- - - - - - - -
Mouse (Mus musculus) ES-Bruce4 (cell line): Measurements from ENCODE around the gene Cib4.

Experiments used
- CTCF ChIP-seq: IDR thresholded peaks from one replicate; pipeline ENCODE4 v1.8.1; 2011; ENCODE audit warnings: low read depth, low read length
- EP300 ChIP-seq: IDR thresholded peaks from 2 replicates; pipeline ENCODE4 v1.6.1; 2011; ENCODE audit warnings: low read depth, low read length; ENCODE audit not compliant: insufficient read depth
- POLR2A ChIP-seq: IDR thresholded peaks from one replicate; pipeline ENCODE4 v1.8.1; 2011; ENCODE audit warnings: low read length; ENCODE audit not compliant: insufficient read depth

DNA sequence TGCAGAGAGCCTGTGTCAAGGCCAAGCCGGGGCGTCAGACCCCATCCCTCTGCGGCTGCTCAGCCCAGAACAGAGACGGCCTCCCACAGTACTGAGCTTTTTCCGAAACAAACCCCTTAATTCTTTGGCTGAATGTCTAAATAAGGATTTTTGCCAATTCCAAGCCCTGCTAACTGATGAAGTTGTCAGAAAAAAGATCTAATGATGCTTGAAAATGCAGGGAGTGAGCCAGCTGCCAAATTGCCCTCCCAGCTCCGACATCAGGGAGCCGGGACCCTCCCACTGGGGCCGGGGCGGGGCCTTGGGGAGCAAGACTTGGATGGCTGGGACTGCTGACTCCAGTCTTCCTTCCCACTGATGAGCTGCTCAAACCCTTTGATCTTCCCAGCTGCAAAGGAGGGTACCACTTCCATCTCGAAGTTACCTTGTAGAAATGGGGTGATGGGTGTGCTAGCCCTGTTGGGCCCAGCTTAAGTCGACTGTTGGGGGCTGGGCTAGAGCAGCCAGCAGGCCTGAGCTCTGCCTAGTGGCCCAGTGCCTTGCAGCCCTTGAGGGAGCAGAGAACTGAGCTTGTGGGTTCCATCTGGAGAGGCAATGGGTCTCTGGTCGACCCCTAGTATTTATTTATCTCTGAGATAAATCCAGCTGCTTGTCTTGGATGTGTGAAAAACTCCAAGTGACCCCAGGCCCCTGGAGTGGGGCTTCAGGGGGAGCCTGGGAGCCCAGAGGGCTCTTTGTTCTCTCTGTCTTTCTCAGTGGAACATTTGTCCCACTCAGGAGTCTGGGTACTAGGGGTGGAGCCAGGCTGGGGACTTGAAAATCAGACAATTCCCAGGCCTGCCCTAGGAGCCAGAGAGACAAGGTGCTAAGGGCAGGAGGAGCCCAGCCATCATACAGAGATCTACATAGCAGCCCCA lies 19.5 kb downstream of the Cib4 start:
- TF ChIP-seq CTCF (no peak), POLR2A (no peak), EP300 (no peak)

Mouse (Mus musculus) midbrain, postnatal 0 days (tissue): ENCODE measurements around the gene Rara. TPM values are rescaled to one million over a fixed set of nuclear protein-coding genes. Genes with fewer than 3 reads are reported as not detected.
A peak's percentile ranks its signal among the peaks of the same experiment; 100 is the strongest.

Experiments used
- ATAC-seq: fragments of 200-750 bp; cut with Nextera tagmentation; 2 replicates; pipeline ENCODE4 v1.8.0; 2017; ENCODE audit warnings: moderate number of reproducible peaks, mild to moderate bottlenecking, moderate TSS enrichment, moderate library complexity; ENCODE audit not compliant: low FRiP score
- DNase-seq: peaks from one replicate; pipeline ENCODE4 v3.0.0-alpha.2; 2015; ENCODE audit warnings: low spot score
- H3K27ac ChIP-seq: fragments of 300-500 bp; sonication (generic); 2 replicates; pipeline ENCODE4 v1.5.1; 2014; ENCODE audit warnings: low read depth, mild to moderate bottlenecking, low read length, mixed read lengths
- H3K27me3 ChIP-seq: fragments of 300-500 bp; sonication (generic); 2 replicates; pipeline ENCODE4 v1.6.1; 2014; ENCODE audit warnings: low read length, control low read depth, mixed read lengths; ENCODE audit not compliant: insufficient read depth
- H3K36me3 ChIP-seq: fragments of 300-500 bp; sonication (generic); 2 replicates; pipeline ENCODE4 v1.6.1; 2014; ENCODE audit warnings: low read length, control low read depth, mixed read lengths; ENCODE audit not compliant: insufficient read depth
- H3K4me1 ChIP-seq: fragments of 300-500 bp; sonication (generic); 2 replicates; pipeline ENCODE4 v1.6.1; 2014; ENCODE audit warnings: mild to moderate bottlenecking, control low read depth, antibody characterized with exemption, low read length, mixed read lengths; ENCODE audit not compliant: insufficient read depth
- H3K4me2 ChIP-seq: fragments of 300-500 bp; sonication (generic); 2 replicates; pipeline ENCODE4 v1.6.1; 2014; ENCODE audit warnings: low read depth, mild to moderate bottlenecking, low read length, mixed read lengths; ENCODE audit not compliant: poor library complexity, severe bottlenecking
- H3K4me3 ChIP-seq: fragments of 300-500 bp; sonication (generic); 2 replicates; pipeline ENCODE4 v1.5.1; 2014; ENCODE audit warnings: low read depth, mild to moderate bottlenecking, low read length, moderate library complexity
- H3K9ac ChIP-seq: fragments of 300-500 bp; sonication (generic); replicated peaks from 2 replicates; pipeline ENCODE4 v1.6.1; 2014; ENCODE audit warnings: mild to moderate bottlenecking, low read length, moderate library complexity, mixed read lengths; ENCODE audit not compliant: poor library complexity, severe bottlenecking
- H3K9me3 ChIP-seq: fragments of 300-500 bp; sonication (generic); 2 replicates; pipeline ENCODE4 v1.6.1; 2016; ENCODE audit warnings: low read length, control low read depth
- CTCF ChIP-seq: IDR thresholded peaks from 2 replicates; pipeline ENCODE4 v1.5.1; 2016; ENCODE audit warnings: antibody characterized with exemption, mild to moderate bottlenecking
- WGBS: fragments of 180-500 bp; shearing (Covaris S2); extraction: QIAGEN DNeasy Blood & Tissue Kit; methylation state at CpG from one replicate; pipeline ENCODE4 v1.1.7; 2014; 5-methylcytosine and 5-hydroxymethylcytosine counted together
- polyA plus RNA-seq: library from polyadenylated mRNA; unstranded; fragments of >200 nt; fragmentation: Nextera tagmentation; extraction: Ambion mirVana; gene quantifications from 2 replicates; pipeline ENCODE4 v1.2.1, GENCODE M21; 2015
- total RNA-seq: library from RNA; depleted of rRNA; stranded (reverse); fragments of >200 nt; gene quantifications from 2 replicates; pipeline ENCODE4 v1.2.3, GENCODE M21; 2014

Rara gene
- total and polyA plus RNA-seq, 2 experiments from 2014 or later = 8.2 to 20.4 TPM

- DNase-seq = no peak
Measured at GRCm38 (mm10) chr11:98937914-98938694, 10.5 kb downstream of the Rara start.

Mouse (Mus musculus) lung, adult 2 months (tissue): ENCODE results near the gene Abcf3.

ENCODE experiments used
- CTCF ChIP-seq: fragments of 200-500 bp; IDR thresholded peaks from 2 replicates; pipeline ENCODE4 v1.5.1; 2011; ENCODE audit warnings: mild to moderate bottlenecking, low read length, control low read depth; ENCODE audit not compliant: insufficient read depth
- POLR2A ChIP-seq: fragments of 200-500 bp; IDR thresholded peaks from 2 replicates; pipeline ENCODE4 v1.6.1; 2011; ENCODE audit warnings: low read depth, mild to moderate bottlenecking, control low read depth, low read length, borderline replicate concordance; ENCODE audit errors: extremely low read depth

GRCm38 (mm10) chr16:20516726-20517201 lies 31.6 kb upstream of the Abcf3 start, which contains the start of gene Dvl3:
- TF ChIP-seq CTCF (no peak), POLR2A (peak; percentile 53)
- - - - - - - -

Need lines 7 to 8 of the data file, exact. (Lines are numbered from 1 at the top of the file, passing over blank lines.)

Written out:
- TF ChIP-seq CTCF (no peak), POLR2A (no peak), EP300 (no peak)

Mouse (Mus musculus) midbrain, postnatal 0 days (tissue): ENCODE measurements around the gene Rara. TPM values are rescaled to one million over a fixed set of nuclear protein-coding genes. Genes with fewer than 3 reads are reported as not detected.